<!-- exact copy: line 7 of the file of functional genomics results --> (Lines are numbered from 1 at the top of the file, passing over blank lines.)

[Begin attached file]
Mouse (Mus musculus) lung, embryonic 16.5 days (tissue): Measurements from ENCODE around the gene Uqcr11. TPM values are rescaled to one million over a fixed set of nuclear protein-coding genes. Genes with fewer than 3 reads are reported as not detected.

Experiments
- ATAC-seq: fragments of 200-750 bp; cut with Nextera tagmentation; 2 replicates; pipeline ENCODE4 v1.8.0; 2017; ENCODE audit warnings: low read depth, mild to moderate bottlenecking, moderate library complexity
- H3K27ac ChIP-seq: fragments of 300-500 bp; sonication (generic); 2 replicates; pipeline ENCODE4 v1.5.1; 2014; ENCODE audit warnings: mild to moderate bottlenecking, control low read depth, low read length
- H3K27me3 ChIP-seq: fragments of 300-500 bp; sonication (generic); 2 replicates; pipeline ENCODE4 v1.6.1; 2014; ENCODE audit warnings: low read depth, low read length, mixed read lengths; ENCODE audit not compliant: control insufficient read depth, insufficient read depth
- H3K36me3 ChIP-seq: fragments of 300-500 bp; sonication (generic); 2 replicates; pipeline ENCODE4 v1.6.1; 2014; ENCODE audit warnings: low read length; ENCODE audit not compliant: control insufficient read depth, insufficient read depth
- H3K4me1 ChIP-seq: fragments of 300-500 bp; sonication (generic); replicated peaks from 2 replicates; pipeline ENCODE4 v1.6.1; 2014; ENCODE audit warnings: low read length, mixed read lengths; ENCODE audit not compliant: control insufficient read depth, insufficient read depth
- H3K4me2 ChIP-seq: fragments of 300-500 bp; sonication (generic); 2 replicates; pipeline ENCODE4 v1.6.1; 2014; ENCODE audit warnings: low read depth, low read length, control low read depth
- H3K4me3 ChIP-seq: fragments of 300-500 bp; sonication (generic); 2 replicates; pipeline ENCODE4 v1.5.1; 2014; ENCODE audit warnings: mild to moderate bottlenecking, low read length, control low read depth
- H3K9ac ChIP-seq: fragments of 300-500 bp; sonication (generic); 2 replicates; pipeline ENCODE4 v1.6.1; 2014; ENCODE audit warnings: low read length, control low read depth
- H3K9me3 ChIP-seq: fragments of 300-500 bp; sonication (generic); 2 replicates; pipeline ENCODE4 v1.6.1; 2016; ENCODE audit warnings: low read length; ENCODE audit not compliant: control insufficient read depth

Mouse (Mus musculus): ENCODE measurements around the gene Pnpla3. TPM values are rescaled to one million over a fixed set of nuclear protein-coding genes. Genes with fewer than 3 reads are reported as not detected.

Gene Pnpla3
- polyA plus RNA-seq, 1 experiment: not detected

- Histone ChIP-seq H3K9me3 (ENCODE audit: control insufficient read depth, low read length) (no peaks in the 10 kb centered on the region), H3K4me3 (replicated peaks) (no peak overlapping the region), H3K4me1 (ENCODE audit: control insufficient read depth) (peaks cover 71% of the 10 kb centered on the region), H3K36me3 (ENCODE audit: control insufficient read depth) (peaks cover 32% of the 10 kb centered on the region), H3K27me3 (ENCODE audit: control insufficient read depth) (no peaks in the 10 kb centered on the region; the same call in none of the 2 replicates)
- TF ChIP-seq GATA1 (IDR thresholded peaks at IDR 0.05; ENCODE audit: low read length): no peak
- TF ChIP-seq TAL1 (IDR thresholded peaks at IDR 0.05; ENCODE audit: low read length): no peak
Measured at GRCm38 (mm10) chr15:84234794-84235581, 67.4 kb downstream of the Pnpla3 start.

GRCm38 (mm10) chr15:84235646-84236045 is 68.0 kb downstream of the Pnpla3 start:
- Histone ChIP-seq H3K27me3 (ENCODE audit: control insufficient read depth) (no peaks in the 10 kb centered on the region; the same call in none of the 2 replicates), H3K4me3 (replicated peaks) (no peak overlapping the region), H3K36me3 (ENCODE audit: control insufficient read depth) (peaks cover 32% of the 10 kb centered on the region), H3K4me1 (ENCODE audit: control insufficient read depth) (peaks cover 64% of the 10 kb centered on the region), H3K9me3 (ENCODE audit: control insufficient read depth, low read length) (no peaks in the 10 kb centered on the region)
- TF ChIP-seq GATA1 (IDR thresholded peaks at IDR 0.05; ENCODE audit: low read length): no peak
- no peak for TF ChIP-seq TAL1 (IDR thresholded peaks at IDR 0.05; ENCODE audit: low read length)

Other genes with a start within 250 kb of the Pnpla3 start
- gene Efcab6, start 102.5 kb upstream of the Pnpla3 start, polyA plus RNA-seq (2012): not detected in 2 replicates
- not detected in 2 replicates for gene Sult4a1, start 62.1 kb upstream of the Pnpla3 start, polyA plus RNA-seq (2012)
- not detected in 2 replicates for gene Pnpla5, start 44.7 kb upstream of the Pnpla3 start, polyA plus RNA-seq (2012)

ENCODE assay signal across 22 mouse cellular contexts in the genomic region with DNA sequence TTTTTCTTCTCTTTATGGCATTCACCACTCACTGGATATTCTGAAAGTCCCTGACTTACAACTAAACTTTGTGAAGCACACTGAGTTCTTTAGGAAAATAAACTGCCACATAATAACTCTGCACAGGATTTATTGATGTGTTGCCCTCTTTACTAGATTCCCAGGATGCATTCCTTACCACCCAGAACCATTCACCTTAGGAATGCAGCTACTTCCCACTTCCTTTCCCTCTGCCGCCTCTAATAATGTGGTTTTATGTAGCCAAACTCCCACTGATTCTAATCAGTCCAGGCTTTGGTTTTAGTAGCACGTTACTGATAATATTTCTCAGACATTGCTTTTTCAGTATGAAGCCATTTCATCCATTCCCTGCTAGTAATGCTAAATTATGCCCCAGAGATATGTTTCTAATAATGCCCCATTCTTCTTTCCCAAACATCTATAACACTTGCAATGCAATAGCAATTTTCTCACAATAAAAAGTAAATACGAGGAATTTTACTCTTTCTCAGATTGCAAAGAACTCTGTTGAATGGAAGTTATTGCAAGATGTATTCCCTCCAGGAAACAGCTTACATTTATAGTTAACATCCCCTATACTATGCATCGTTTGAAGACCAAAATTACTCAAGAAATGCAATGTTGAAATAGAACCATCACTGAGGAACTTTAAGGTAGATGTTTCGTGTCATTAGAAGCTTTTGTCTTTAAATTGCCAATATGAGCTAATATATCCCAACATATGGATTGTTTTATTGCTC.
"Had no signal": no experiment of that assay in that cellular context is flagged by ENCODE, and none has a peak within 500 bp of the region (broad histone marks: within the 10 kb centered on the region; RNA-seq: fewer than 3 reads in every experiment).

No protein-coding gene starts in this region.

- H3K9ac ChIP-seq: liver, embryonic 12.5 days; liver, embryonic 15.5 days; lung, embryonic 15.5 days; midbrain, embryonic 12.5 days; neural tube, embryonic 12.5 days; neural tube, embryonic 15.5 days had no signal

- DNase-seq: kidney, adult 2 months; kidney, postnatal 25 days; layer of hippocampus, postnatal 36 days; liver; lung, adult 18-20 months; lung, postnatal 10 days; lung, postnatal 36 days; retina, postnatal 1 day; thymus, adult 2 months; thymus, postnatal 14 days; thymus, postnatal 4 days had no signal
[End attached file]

- H3K4me1 ChIP-seq: fragments of 300-500 bp; sonication (generic); replicated peaks from 2 replicates; pipeline ENCODE4 v1.6.1; 2014; ENCODE audit warnings: low read length, mixed read lengths; ENCODE audit not compliant: control insufficient read depth, insufficient read depth